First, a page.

Oh, and about the product lineup? Well, I’m going to be moving outside of doing exclusively pinball. Don’t worry, I’ll still be doing all the pinball stuff I’m currently handling, and continuing to expand my lineup. I have far too many good ideas, a rather full pipeline, just that I’ve identified another market that I want to start working concurrently. That is the Arduino makers market. Parts of my current lineup would be a good fit to get my toe in the door, and I’m well positioned to start adding some Arduino specific products as well. In fact, they’ll probably be easier as I can hopefully stick with 100% surface mount assembly there. Due to the nature of the Arduino customer base, it’s actually advantageous to NOT solder connector headers in place. I’ll just include the headers in the package.

I’m going to ramp this up a bit slowly at first, but once I get traction it could be a hell of a ride. I’m not going to make myself dependent on this, however, because it’s going to involve some new business issues I haven’t had to deal with before. One is having actual competition, there’s a LOT of AVR stuff out there. The other is Chinese knockoff’s, which would become a very real possibility if I have a good idea brought to market. These issues aren’t even close to scaring me off, just that I have to plan for how to deal with situations of this nature.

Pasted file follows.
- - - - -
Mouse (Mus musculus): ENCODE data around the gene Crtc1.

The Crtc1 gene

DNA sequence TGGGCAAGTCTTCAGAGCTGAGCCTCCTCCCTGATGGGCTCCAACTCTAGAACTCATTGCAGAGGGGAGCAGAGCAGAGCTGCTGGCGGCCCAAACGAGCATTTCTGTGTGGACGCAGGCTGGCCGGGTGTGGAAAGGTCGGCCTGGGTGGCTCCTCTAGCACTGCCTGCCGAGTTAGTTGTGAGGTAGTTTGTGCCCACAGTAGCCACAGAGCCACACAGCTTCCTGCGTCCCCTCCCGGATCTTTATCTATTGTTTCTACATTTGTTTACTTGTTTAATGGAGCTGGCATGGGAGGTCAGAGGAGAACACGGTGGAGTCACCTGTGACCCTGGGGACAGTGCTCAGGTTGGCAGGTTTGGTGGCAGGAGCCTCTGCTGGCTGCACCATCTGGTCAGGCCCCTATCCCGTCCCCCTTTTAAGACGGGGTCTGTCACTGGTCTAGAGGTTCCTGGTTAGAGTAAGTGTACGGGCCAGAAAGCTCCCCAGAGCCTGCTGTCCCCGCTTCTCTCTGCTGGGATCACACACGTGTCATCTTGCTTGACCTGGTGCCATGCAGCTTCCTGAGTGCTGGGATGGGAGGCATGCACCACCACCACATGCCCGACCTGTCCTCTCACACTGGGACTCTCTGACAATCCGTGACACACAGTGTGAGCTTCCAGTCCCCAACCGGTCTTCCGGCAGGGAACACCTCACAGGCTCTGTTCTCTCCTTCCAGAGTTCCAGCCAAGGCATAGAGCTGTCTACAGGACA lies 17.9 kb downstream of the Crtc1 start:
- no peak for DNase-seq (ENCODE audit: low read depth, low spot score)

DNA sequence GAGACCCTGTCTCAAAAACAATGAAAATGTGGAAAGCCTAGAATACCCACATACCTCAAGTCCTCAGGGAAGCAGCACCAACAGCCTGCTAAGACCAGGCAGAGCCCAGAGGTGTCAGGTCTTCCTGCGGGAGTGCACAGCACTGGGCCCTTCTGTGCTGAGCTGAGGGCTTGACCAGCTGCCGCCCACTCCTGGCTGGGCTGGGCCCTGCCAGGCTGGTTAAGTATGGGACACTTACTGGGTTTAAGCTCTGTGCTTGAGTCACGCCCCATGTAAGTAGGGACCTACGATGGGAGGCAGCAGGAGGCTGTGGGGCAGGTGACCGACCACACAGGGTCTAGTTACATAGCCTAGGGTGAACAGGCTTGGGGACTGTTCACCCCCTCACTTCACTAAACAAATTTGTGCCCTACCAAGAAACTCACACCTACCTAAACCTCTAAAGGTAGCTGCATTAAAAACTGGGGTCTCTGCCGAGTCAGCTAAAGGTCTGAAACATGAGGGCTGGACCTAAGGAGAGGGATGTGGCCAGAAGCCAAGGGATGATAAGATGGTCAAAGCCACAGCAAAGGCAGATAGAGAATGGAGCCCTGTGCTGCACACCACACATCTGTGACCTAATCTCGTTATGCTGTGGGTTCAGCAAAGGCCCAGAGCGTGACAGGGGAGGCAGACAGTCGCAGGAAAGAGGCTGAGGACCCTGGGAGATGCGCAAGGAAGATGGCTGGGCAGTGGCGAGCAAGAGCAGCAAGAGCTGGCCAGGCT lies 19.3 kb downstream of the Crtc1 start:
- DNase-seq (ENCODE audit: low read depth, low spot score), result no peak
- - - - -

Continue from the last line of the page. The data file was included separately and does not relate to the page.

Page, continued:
My Online Systems.

Then, lastly for now, and this is actually a top priority that I’m going to work on right away, my shopping cart software. I’ve been using Prestashop since I set up my shopping cart system. I’m having issues right now with it, and it’s causing havoc with international customers. I can’t ignore 30% of my customer base, so I need a solution. The more I did, the less happy I am with my current system and its quirks. So it’s time to evaluate different software packages for my shopping cart. I don’t need a complex system, but I do need it to look professional and be a self-hosted package.

Right now I’m leaning toward OsCommerce, so don’t be surprised if my shopping cart completely changes in a few days here.

In Closing

So those are the major changes going on for 2018, some of which are going to be visible to you, some of which will not. I also have a healthy plan for product development, but I’ve decided to stop making that public. I’ve had a few people jump onto design ideas, and beat me to market with them. I’ve also had some designs move down in priority and/or get cancelled. So I won’t be announcing new stuff until it’s just about ready to hit the market.